Judge deals setback to Sandusky in child sex abuse case

Tue Mar 13, 2012 4:22pm EDT

1 of 3. Jerry Sandusky, former Penn State defensive coordinator, speaks with the media outside the Centre County Courthouse in Bellefonte, Pennsylvania February 10, 2012.

Credit: Reuters/Pat Little

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(Reuters) - A lawyer for former Penn State assistant football coach Jerry Sandusky vowed to seek a dismissal of child sex abuse charges against his client after a judge on Tuesday refused to force prosecutors to provide more details on the allegations.

Judge John Cleland rejected attorney Joe Amendola's request for more information such as exact dates of the purported molestations, details that Amendola said were crucial to building a defense against 52 counts of sexual abuse.

Instead the judge in Pennsylvania's Centre County Court sided with prosecutors, who said they had already extracted as much information as possible from the accusers, described by prosecutor Joe McGettigan as "very troubled children" who were now adults.

"If the victims were capable of providing detail ... we would have done so," McGettigan said.

Several of the accusers allege in court documents the abuse occurred over several years, including one who said it began when he was 8 and lasted six years.

"Any order directing the Commonwealth to supply details would be a futile act since the Commonwealth has explained it cannot supply the details requested," the judge wrote, using Commonwealth to refer to the state.

In response, Amendola said he will seek a dismissal of the charges.

Amendola told reporters on Monday he believed Sandusky's right to due process was being violated.

Sandusky, who has maintained his innocence, is under house arrest. Jury selection in his trial is set to begin in mid-May.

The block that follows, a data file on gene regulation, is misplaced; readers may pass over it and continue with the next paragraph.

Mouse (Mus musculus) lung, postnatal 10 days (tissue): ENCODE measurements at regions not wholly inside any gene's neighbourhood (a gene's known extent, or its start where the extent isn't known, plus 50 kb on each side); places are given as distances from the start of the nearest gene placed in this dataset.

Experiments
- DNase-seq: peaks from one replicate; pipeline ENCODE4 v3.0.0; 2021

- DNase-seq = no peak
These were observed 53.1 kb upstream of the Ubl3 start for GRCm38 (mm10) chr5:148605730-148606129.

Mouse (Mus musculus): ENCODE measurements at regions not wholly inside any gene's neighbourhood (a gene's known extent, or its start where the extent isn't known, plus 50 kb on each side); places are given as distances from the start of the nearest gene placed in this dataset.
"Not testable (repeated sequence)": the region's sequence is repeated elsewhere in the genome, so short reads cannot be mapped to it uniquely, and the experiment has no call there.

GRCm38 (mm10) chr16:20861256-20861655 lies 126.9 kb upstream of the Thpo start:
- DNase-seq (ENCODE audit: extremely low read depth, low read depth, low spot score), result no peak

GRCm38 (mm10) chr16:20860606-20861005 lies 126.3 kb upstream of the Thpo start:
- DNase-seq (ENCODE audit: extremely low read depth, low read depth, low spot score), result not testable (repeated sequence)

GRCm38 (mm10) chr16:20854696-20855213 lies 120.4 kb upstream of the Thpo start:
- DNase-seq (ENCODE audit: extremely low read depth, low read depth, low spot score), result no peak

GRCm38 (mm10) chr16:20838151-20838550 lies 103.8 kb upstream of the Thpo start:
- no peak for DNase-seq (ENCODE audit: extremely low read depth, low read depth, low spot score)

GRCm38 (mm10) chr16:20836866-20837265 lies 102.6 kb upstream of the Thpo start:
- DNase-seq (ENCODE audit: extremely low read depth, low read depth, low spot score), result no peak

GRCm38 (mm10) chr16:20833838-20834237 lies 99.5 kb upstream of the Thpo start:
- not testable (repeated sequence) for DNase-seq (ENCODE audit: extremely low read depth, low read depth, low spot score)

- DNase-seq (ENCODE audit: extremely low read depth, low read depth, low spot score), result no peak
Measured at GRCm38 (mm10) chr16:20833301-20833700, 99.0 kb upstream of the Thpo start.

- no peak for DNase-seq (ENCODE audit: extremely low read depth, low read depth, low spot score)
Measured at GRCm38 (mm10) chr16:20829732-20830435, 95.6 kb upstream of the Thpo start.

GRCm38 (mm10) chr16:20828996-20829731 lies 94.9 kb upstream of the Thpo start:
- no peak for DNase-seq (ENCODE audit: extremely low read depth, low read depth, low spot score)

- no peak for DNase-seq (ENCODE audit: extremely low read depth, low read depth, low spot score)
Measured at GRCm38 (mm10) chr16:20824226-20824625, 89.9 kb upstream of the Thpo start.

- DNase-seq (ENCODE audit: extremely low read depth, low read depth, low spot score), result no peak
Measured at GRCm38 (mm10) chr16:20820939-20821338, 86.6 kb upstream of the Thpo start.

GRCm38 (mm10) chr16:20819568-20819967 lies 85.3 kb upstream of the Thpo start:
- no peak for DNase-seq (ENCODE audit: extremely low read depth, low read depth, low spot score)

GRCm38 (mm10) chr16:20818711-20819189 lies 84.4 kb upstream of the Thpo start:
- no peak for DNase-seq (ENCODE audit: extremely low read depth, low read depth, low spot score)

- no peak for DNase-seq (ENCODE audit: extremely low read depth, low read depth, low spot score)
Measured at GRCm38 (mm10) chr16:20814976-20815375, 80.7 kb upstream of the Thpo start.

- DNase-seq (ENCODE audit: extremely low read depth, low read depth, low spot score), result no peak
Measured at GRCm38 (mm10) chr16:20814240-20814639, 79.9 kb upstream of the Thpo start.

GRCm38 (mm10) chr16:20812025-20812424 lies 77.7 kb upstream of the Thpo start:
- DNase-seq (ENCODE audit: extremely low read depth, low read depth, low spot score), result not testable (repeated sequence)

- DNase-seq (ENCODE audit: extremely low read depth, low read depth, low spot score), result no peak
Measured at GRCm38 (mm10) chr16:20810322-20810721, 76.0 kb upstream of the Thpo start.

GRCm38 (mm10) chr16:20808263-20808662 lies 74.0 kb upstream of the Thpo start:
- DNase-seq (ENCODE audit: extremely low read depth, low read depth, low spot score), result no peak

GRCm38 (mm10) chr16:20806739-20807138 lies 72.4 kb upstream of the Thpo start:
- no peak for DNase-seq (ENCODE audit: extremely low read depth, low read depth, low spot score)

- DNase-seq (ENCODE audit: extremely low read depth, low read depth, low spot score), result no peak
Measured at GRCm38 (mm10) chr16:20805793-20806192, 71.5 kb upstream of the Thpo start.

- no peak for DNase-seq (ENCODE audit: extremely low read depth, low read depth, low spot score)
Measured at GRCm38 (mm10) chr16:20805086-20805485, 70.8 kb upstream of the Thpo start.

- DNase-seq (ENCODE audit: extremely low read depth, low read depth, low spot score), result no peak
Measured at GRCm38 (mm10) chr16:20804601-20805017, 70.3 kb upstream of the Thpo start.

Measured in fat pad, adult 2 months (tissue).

The sex abuse scandal rocked the world of college football and led to the dismissal of Penn State's legendary coach Joe Paterno and University President Graham Spanier.

The university's Board of Trustees said both men showed a "failure of leadership" in not doing more when alerted to suspicions of child sexual abuse by Sandusky.

Paterno, who was head coach at the football powerhouse for 46 years, died of lung cancer in January.

(Editing by Ellen Wulfhorst and Daniel Trotta)

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Comments (9)
Sueque wrote:
It’s wrong to charge and convict someone on such meager evidence. Right or wrong this is still America and our accusers still must provide real evidence of breaking the law. Does anyone remember the child care case where the mother and son were accused of molesting children in their care and after literally years all charges were dismissed? It cost the taxpayers millions. They went in with testimony from children who were led in interviews to say what they wanted them to say. The human mind can create false memories and if those memories don’t include dates, details, frequency from these now adults, then I don’t believe them.

Mar 13, 2012 2:27pm EDT  --  Report as abuse
PosterBoiz wrote:
I don’t think 52 counts gives reason to dismiss anything. You can’t expect an abused kid to remember every exact date he was molested. We have eye witness testimony who saw Sandusky and the boy in the shower and Paterno admitted he was told about it. If you see clips of Sandusky on the field with the boys, he touches them on their butts in plain view. What I’ve seen on film is enough to call it inappropriate at the least. It shows what he is capable of. I’m not one to convict without a trial, but he has himself already admitted touching boys and the trial should continue as the judge sees fit.

Mar 13, 2012 2:52pm EDT  --  Report as abuse
apk44 wrote:
also known as being paid off

Mar 13, 2012 3:16pm EDT  --  Report as abuse
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